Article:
The Department of Defense POW/Missing Personnel Office (DPMO) announced today that the remains of three U.S. servicemen, missing in action from the Korean War, have been identified and will be returned to their families for burial with full military honors.
They are Sgt. Donald C. Trent, of Crab Orchard, W. Va.; Cpl. Robert K. Imrie, of Randolph, Mass.; and Cpl. Samuel Wirrick of Lancaster, Pa.; all U.S. Army. Imrie will be buried Monday at Arlington National Cemetery near Washington, D.C.; and Trent and Wirrick will be buried at Arlington in October.
Representatives from the Army met with the next-of-kin of these men in their hometowns to explain the recovery and identification process and to coordinate interment with military honors on behalf of the Secretary of the Army.
In late November 1950, these soldiers were members of the 2nd Battalion, 38th Infantry Regiment, 2nd Infantry Division, then operating south of the Chongchon River in North Korea. Their regiment’s positions came under heavy attack by Chinese forces and the 2nd Battalion was forced to withdraw to positions near the town of Kujang. On Nov. 27, Imrie was killed in action, and Trent and Wirrick were reported missing.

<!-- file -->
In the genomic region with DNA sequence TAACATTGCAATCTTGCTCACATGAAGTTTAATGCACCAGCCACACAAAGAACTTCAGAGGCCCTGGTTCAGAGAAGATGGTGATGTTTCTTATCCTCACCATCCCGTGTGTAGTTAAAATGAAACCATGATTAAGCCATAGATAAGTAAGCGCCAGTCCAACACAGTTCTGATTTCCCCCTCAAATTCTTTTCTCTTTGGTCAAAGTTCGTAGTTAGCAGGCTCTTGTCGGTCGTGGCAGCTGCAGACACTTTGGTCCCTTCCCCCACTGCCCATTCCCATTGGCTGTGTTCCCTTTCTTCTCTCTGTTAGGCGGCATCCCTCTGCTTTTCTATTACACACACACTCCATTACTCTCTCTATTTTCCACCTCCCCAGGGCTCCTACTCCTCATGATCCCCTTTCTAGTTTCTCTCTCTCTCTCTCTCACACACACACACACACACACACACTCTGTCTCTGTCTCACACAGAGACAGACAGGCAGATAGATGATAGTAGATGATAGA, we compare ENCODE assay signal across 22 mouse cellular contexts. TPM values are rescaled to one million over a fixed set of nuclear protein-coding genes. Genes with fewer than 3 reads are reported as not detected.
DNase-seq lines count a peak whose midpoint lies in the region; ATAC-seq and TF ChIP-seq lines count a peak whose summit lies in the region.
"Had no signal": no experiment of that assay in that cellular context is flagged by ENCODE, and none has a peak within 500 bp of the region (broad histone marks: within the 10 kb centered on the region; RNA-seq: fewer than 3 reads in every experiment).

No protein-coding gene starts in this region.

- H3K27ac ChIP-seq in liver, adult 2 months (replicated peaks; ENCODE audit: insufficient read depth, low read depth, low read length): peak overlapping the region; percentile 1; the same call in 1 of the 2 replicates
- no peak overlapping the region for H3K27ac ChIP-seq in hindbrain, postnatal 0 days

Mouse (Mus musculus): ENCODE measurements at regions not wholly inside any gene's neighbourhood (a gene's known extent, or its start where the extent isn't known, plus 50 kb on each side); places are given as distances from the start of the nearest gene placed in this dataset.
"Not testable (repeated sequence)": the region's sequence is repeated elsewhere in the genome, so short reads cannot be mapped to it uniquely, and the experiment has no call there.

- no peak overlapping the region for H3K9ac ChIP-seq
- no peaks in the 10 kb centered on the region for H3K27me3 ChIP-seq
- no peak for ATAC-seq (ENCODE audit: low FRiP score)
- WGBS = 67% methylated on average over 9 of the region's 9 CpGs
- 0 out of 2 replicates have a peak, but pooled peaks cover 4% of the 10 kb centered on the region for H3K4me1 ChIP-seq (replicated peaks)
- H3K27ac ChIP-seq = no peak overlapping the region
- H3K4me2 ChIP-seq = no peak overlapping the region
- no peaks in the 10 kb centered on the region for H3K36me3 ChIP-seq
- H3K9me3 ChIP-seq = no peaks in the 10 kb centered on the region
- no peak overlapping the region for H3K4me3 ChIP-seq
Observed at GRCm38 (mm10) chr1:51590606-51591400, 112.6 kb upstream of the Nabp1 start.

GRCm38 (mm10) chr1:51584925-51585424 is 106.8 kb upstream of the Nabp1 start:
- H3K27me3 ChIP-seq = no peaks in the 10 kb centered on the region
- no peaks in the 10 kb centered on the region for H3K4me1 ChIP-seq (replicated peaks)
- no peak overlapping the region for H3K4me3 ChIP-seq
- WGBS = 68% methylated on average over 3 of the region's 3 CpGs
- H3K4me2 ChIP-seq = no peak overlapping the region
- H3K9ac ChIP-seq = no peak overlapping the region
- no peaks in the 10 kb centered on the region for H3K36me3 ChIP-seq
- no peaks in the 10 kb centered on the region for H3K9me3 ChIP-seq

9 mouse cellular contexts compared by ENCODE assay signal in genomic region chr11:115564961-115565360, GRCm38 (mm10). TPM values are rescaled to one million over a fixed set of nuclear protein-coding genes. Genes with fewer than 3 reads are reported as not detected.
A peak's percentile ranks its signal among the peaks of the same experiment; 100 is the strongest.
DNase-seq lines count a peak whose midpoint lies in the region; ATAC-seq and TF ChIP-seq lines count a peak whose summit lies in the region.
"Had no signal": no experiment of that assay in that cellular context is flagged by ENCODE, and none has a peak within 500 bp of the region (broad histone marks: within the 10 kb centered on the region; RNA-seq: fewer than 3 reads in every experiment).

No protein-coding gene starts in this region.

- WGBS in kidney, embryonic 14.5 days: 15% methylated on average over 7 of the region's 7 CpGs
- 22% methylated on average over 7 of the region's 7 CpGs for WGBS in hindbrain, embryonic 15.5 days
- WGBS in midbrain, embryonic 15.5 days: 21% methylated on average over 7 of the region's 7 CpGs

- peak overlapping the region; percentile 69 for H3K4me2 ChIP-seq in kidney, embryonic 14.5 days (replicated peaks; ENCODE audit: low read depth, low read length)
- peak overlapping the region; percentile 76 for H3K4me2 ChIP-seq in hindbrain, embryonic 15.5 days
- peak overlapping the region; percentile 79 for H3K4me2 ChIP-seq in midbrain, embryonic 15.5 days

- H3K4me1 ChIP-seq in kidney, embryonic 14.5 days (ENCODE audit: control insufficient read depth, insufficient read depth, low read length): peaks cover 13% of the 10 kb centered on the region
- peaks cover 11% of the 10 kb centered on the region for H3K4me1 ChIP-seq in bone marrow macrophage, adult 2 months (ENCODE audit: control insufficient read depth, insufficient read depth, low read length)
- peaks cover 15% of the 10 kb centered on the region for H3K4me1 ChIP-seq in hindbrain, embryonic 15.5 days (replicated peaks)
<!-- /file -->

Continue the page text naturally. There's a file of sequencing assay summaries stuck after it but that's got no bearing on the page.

In 2000, a joint U.S.-Democratic People’s Republic of Korea-Korean People’s Army team, led by the Joint POW/MIA Accounting Command (JPAC), excavated a mass burial believed to contain the remains of U.S. soldiers who died near Kujang. The team found human remains, Wirrick’s identification tag and other material evidence associated with U.S. Army infantry equipment.
Among other forensic identification tools and circumstantial evidence, scientists from JPAC and the Armed Forces DNA Identification Laboratory also used mitochondrial DNA and dental comparisons in the identification of the remains.
For additional information on the Defense Department’s mission to account for missing Americans, visit the DPMO Web site at http://www.dtic.mil/dpmo or call (703) 699-1420.